Securities and Exchange Commission v. Edward J. Woodard, Jr., Cynthia A. Sabol, CPA and Stephen G. Fields, Civil Action No. 2:13cv16 (Eastern District of Virginia, Complaint filed January 9, 2013)

SEC Charges Three Former Senior Officers of Commonwealth Bank With Understating Losses and Material Misstatements During Financial Crisis

The Securities and Exchange Commission today charged three former bank executives in Virginia for understating millions of dollars in losses and masking the true health of the bank’s loan portfolio at the height of the financial crisis.

The SEC alleges that Edward J. Woodard, Jr., who was the CEO, President and Chairman of the Board at Norfolk, Virginia-based Bank of the Commonwealth and its publicly-traded parent, Commonwealth Bankshares, along with Chief Financial Officer and Secretary Cynthia A. Sabol, a CPA, and Executive Vice President and Commercial Loan Officer Stephen G. Fields understated the bank’s loan-related losses as well as losses on real estate repossessed by the bank (other real estate owned or OREO).

The SEC’s complaint alleges that, from in or about November 2008 through August 2010, the consistent message in Commonwealth’s SEC filings and public statements was that its portfolio of loans, which comprised approximately 94% and 81% of the company’s total assets in 2008 and 2009, respectively, was conservatively managed according to strict underwriting standards aimed at keeping Commonwealth’s reserved losses low during a time of unprecedented economic turmoil. In reality, internal practice deviated so much from what the investing public was told that, from November 2008 through August 2010, Commonwealth understated its ALLL by approximately 17% to 25% with a corresponding understatement to its reported loss before income taxes for fiscal year 2008 of approximately 64%; understated its OREO in two quarters by approximately 19% to 20%, which resulted in a corresponding understatement of Commonwealth’s reported loss before income taxes in the first quarter of 2010 of approximately 35%; and underreported its total non-performing loans throughout the entire period by at least 30%.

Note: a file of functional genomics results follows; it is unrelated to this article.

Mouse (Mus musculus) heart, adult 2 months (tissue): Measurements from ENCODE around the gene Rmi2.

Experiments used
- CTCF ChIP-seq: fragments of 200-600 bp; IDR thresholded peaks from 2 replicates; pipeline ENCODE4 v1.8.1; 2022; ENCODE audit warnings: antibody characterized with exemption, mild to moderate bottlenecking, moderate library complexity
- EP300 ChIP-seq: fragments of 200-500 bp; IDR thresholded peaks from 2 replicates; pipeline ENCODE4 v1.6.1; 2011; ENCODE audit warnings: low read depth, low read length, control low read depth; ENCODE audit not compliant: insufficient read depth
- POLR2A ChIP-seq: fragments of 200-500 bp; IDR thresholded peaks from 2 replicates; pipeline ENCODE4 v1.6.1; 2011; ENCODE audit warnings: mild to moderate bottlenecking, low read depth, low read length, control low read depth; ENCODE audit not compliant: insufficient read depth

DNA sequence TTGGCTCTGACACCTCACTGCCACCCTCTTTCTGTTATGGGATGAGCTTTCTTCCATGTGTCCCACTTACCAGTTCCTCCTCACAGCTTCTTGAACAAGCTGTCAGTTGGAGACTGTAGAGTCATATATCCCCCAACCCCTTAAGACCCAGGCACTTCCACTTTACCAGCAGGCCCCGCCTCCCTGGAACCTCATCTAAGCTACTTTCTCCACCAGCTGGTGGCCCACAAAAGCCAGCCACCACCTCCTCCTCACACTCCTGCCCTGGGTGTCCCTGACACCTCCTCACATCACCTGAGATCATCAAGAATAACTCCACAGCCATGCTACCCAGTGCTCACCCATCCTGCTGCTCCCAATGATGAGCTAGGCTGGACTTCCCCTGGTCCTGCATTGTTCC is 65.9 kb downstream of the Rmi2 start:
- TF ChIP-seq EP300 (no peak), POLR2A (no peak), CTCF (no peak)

The SEC’s complaint further alleges that Woodard, as CEO, knew of the true state of Commonwealth’s loan portfolio, was involved in the activity to hide the deterioration of many of the loans at issue and was responsible for the misleading public statements and in particular those in earnings releases. Sabol, as CFO, knew of the activity to mask the problems with the company’s loan portfolio and the corresponding effect these masking practices had on the bank’s financial statements and disclosures, yet signed the disclosures and certified to the investing public that they were accurate. Fields oversaw the bank’s largest portfolio of construction and development loans and was involved in the masking practices.

The SEC’s complaint charges Woodard and Sabol with violating Section 17(a) of the Securities Act of 1933, Sections 10(b) and 13(b)(5) of the Securities Exchange Act of 1934 (the “Exchange Act”) and Rules 10b-5, 13a-14, 13b2-1 and 13b2-2 thereunder, and aiding and abetting violations of Exchange Act Section 13(a) and Rules 12b-20, 13a-1, 13a-11 and 13a-13 thereunder. The SEC’s complaint charges Fields with violating Exchange Act Section 13(b)(5) and aiding and abetting violations of Exchange Act Sections 10(b) and 13(a), and Rules 10b-5, 12b-20, 13a-1, 13a-11 and 13a-13 thereunder.

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